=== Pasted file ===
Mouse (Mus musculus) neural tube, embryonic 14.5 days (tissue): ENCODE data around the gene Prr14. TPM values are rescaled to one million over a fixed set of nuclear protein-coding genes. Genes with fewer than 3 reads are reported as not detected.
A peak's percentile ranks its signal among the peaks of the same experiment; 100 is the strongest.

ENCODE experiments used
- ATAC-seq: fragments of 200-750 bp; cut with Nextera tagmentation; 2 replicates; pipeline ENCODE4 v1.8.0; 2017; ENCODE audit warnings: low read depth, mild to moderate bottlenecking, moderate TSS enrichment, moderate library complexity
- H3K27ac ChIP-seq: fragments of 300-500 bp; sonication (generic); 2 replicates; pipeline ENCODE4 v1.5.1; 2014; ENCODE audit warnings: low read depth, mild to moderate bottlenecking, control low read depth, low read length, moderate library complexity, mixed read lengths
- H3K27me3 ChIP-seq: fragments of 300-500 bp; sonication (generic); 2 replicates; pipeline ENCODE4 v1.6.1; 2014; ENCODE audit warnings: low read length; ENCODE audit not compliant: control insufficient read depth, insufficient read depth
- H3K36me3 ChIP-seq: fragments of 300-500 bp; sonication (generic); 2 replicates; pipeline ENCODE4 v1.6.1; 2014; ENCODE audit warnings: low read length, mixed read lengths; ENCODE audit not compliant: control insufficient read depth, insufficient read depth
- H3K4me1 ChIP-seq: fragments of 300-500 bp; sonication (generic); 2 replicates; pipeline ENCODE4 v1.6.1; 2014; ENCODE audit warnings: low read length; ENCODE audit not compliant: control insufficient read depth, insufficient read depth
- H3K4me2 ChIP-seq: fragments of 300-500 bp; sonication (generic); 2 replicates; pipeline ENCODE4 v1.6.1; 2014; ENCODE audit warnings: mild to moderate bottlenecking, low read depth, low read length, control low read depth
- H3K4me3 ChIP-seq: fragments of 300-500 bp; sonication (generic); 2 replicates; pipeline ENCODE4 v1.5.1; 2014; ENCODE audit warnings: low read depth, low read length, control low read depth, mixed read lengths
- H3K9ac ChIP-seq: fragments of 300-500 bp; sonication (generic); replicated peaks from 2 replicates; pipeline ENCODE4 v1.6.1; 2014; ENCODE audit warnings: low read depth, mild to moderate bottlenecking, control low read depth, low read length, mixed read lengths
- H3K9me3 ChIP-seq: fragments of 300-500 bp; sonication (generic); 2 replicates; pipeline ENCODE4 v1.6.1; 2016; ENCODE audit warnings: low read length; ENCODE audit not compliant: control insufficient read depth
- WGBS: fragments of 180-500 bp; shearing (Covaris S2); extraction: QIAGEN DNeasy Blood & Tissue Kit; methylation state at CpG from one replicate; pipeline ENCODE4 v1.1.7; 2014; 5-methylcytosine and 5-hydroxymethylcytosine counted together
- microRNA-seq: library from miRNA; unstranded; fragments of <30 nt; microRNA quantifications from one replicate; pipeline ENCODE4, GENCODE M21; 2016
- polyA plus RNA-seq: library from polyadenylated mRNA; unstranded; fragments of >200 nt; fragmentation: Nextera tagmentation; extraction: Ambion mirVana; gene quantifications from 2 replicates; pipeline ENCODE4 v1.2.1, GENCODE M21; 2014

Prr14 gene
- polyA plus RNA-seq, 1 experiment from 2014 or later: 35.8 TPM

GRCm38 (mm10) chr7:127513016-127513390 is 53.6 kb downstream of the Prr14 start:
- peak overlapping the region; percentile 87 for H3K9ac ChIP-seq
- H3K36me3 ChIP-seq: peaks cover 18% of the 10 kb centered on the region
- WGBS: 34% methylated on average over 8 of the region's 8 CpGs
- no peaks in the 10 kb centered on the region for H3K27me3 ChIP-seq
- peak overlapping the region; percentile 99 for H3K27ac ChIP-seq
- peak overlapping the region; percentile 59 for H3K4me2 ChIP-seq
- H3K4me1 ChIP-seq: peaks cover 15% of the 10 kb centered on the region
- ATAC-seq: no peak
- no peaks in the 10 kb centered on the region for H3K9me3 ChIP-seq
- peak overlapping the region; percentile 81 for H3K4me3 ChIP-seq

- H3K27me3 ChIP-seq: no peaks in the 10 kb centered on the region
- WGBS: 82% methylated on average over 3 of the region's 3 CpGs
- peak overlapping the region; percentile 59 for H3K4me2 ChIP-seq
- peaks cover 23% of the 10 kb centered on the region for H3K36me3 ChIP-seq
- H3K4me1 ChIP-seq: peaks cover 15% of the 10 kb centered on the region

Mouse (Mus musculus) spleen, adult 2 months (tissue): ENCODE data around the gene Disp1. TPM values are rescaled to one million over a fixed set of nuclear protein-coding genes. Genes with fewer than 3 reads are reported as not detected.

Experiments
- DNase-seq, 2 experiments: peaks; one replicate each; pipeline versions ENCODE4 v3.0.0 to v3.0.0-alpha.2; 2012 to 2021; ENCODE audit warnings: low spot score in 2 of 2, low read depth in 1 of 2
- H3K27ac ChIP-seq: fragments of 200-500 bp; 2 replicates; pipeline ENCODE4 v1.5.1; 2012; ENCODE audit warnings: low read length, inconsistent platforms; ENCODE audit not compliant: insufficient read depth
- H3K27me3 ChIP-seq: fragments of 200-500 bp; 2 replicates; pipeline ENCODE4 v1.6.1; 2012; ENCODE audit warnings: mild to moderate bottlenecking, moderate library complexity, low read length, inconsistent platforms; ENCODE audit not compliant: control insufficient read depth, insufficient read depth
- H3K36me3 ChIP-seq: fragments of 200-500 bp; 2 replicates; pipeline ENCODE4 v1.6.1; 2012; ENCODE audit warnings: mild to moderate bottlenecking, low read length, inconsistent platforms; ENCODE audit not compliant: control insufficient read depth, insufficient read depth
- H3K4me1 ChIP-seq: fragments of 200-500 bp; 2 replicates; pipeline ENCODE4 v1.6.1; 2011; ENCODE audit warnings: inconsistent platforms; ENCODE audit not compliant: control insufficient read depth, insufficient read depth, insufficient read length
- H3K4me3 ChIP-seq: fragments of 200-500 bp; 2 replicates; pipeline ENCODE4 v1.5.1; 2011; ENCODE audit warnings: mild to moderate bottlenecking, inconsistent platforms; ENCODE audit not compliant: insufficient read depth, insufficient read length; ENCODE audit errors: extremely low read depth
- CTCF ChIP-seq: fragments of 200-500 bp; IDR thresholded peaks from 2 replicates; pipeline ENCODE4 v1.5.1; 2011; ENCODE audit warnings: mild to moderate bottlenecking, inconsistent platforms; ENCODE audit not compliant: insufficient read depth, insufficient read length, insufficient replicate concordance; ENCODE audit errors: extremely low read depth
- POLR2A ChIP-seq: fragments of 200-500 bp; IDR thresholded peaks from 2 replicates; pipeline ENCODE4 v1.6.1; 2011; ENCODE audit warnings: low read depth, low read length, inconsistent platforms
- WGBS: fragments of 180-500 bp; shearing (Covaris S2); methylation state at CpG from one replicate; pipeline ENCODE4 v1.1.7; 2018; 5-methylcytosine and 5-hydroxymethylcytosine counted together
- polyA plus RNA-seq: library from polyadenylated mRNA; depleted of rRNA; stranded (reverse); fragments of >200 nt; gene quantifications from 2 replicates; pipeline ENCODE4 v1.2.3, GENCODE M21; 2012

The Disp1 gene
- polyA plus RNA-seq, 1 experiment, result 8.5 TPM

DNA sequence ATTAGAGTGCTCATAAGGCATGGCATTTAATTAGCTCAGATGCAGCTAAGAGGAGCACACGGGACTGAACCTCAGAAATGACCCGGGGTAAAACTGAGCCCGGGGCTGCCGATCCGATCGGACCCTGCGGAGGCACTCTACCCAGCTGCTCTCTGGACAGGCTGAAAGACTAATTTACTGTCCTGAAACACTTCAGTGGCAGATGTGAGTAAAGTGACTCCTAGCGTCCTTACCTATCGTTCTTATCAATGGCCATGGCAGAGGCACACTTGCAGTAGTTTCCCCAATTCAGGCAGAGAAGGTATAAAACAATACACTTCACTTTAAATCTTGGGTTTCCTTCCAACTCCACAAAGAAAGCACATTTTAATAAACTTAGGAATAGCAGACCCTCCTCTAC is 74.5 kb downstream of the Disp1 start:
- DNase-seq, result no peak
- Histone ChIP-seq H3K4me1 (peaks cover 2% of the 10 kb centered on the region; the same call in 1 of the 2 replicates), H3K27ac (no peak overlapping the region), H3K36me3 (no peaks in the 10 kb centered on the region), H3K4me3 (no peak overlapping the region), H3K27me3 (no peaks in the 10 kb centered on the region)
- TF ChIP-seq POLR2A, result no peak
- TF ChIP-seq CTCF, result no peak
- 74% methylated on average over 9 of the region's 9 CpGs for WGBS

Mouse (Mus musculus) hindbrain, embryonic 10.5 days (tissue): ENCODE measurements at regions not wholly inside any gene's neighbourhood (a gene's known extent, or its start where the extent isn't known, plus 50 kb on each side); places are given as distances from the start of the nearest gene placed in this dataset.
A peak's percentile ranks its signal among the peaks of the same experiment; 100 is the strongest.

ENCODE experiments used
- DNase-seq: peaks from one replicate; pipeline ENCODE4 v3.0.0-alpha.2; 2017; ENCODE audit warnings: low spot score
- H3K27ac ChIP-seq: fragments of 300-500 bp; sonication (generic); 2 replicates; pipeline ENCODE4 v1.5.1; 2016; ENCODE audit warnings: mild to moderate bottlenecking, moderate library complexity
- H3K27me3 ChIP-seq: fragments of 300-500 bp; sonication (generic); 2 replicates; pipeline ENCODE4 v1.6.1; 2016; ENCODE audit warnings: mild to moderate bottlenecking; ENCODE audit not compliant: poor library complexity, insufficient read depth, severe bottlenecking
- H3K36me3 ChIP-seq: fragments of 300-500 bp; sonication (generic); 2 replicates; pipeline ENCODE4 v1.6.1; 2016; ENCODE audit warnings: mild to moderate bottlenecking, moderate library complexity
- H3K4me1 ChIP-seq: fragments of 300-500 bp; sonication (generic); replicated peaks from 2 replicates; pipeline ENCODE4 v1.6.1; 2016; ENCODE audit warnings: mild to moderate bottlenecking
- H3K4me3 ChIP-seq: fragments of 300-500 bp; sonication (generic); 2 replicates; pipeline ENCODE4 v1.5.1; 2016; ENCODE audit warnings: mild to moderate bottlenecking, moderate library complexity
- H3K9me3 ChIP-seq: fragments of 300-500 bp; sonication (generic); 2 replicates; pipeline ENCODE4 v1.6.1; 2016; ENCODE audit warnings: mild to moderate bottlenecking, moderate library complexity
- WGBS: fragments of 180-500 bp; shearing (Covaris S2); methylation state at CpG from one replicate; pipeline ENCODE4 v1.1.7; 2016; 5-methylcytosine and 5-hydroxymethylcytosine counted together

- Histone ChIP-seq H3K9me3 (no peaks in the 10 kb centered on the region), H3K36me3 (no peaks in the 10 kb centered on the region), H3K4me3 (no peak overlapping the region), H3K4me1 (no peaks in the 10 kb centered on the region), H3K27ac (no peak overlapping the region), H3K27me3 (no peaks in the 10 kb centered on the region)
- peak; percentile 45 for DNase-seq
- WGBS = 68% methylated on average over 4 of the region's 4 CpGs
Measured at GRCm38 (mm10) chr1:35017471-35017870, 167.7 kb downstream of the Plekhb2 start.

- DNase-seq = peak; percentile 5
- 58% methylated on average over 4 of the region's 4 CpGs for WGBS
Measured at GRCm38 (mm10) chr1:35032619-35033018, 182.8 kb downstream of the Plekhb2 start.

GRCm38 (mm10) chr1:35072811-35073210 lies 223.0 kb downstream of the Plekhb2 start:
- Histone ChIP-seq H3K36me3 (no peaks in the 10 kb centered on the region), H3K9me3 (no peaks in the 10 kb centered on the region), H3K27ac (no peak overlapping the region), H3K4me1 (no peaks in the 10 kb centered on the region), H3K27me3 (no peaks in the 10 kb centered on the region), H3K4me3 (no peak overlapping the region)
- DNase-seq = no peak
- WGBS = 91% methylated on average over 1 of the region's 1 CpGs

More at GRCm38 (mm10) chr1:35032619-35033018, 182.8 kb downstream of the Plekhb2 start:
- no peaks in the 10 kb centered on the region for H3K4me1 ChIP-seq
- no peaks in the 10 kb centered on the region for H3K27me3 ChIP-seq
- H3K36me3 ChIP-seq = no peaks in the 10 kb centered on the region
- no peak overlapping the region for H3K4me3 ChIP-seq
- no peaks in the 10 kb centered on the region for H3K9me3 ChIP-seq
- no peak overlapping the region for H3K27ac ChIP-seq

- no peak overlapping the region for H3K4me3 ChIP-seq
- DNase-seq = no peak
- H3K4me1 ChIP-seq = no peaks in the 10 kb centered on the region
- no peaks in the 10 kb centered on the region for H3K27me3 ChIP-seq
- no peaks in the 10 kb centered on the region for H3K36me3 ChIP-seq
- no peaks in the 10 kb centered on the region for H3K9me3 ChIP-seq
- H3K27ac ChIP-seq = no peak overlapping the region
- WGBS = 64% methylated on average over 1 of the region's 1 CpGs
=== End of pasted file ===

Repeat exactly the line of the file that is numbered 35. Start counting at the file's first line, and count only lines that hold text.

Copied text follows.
Experiments